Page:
In SOE Weekly (Issue 47), we reported that the Cabinet of Ministers set up an inter-ministerial working group to look into the SFGC’s debts and grain supply obligations to Chinese state-owned companies. SFGC received a $1.5 billion loan in 2012 to be repaid by 2027. It was issued under Ukrainian state guarantees in order to establish a systematic supply of grain to China.

As was reported in SOE Weekly (Issue 44), from January to September 2021, SFGC’s elevators were working at 10% of their total capacity, and the corporation has not sent a single grain shipment to the China National Machinery Import and Export Corporation. This was a record low since the start of their business relationship.

In SOE Weekly (Issue 42), we reported that Andriy Vlasenko, who is suspected of embezzling $2.5 million (Hr 71 million) and placed under house arrest, was “relieved of his duties as acting CEO” by order of the Ministry of Economy dated Sept. 15, SFGC said on its Facebook page, and Vasyl Kovalenko was appointed as new acting CEO.

In SOE Weekly (Issue 39), we reported that National Police investigators established that the management of the SFGC had squandered the corporation’s property by selling grain to offshore companies at reduced prices, without prepayment. On 13 August, the National Police detained Vlasenko at Kyiv’s Zhulyany airport when he was trying to flee Ukraine. His accomplice was detained along with him.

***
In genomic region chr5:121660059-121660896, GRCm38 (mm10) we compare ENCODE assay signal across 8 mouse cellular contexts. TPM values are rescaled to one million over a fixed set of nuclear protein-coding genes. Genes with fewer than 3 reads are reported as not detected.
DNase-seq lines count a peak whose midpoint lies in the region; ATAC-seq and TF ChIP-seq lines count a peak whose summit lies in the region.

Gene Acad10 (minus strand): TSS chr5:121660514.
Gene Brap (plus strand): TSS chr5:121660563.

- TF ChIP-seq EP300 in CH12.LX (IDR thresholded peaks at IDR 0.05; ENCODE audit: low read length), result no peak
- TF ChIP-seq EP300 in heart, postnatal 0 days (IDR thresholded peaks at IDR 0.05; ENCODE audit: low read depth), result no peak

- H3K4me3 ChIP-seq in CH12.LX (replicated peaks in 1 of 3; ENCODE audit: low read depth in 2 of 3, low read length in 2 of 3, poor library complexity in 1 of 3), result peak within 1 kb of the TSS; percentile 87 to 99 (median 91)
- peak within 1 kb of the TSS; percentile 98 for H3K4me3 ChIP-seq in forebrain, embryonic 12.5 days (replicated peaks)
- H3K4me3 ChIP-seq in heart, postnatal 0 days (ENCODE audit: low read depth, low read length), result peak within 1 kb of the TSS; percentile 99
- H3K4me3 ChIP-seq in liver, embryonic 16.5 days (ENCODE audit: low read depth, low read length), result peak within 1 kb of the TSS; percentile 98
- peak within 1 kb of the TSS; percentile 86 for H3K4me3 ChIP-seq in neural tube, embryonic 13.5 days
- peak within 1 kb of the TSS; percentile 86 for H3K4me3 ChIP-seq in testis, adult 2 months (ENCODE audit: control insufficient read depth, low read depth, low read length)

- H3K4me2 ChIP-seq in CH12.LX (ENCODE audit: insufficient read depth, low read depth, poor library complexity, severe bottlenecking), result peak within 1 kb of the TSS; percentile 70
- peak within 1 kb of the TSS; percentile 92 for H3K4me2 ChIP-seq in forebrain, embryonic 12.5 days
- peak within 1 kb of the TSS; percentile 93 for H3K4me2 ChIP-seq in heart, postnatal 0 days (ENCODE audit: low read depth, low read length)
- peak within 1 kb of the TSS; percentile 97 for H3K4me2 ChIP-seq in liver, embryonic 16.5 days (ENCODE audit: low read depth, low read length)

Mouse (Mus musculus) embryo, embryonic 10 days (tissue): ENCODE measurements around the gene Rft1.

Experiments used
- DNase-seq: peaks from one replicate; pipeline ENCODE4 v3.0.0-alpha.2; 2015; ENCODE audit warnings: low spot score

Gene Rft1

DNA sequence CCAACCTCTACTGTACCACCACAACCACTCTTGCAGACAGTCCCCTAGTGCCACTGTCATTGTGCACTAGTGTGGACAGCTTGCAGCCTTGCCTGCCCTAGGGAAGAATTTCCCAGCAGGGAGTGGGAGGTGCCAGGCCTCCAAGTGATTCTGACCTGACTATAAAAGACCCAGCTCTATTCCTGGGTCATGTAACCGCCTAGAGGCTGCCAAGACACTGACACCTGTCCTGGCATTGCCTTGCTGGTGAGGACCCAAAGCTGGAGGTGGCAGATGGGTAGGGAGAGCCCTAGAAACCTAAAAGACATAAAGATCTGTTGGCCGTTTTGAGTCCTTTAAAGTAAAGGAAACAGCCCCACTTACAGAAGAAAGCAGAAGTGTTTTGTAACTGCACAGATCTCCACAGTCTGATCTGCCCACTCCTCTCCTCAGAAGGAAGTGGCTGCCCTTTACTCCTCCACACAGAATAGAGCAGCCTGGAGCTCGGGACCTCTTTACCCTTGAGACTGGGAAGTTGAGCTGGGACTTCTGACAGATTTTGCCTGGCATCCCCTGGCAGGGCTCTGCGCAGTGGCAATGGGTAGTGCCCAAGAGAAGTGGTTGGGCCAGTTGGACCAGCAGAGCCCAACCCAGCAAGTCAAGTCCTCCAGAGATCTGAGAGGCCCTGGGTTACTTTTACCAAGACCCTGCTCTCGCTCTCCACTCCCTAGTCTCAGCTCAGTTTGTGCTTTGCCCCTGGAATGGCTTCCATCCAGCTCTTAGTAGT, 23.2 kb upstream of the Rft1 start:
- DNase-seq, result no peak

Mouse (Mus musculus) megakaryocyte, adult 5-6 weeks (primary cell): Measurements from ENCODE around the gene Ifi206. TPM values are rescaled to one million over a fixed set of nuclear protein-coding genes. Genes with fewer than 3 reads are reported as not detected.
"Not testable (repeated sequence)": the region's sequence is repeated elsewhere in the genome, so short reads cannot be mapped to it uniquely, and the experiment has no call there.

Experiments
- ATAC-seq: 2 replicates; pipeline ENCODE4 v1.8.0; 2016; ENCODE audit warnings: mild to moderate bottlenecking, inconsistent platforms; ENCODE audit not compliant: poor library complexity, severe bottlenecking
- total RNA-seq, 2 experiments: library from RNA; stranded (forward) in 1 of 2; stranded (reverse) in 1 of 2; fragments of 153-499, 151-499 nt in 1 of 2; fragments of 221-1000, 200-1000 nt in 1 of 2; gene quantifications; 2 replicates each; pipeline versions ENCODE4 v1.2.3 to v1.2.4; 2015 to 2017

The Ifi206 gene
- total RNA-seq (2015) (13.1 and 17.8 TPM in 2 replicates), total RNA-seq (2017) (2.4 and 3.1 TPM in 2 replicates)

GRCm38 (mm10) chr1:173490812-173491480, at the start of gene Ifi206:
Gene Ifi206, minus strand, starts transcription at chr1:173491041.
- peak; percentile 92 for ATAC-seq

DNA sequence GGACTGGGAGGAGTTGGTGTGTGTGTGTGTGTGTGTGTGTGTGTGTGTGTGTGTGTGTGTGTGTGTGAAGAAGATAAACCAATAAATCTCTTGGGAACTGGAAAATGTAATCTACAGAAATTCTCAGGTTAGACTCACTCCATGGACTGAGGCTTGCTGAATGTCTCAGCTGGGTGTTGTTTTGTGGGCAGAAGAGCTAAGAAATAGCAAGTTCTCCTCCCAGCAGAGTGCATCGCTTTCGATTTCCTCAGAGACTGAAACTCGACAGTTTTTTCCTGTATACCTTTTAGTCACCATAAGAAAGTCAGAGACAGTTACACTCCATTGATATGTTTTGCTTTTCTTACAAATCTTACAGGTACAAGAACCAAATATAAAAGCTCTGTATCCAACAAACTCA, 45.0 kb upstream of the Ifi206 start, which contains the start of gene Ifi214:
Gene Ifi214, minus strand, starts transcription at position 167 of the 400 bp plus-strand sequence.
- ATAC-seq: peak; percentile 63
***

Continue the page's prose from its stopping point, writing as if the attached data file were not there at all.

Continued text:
In SOE Weekly (Issue 30), we reported that the SFGC was among the biggest loss-makers among all Ukrainian SOEs, with its 2020 loss totalling as much as $208 million (Hr 5.9 billion).

Ukrposhta starts competitive selection of independent supervisory board members. According to the Ministry of Economy, the SOE Nomination Committee announced a competitive selection for five independent supervisory board members of Ukrposhta.

Ukrposhta’s current supervisory board has served since 10 October 2018.

Ukrnafta announces a new date for the general shareholders’ meeting. Ukrnafta’s extraordinary  general shareholders’ meeting is to take place on 17 February 2022.

This is the third attempt to hold the company’s general meeting. The two previous meetings on 30 November and 23 December did not take place due to the lack of a quorum.

In SOE Weekly (Issue 54), we reported that President Volodymyr Zelenskyy said at a press conference that the split of Ukrnafta’s assets among its major shareholders has not yet been approved, but it would be a way out of the difficult situation with the Naftogaz’s historical debt to Ukrnafta.